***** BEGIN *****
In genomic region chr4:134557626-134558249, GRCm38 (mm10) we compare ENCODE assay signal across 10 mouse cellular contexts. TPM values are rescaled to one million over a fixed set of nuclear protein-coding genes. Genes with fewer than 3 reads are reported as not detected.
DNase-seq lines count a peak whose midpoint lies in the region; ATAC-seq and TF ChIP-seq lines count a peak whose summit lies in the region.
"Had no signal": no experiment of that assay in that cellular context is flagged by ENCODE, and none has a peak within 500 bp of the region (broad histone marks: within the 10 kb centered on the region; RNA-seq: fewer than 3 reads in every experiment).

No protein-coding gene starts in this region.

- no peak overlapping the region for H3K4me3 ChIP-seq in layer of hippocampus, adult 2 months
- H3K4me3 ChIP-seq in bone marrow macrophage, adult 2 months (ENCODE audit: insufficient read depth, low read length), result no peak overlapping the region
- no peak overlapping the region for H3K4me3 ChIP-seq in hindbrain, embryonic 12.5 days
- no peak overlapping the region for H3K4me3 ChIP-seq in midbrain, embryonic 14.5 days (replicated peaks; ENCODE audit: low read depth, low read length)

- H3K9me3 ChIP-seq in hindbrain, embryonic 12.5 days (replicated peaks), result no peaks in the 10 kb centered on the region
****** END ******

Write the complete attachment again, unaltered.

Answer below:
In genomic region chr4:134557626-134558249, GRCm38 (mm10) we compare ENCODE assay signal across 10 mouse cellular contexts. TPM values are rescaled to one million over a fixed set of nuclear protein-coding genes. Genes with fewer than 3 reads are reported as not detected.
DNase-seq lines count a peak whose midpoint lies in the region; ATAC-seq and TF ChIP-seq lines count a peak whose summit lies in the region.
"Had no signal": no experiment of that assay in that cellular context is flagged by ENCODE, and none has a peak within 500 bp of the region (broad histone marks: within the 10 kb centered on the region; RNA-seq: fewer than 3 reads in every experiment).

No protein-coding gene starts in this region.

- no peak overlapping the region for H3K4me3 ChIP-seq in layer of hippocampus, adult 2 months
- H3K4me3 ChIP-seq in bone marrow macrophage, adult 2 months (ENCODE audit: insufficient read depth, low read length), result no peak overlapping the region
- no peak overlapping the region for H3K4me3 ChIP-seq in hindbrain, embryonic 12.5 days
- no peak overlapping the region for H3K4me3 ChIP-seq in midbrain, embryonic 14.5 days (replicated peaks; ENCODE audit: low read depth, low read length)

- H3K9me3 ChIP-seq in hindbrain, embryonic 12.5 days (replicated peaks), result no peaks in the 10 kb centered on the region